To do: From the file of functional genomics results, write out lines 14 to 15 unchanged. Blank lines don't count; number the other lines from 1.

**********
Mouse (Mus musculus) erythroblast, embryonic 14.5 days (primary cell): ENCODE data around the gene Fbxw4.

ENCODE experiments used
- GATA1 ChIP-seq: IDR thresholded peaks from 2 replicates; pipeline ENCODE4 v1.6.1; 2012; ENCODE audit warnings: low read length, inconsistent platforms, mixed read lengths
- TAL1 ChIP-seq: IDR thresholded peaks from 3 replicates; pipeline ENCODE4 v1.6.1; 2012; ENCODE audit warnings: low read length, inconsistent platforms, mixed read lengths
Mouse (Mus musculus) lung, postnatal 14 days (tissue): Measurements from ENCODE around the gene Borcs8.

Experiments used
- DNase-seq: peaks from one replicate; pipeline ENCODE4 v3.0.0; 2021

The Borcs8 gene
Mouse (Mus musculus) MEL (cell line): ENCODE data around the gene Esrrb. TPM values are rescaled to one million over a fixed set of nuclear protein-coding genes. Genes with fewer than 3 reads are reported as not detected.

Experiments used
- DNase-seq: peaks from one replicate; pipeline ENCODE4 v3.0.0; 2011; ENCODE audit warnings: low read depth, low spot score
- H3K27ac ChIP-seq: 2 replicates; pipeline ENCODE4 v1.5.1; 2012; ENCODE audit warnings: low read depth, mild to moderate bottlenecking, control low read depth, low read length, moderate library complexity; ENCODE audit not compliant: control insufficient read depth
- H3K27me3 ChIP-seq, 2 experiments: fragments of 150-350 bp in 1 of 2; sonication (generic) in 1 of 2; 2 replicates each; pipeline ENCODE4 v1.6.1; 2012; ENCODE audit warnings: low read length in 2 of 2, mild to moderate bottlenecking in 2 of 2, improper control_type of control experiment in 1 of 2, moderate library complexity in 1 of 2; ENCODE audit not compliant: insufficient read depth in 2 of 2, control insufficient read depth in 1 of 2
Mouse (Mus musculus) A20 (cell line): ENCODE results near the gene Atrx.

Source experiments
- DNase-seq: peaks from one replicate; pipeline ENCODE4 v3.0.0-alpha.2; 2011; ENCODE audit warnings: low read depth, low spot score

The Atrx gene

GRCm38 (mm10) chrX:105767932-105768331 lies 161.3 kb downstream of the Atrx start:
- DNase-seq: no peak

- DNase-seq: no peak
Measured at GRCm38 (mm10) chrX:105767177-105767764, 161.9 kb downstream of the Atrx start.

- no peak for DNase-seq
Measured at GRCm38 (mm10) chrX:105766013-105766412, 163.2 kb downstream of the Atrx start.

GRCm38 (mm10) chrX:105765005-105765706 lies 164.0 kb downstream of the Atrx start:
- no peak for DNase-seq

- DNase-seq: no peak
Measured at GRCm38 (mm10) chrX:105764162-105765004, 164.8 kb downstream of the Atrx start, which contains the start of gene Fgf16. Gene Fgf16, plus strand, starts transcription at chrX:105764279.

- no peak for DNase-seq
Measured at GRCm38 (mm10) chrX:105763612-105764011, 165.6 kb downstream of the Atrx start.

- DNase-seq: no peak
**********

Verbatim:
Mouse (Mus musculus) A20 (cell line): ENCODE results near the gene Atrx.

Source experiments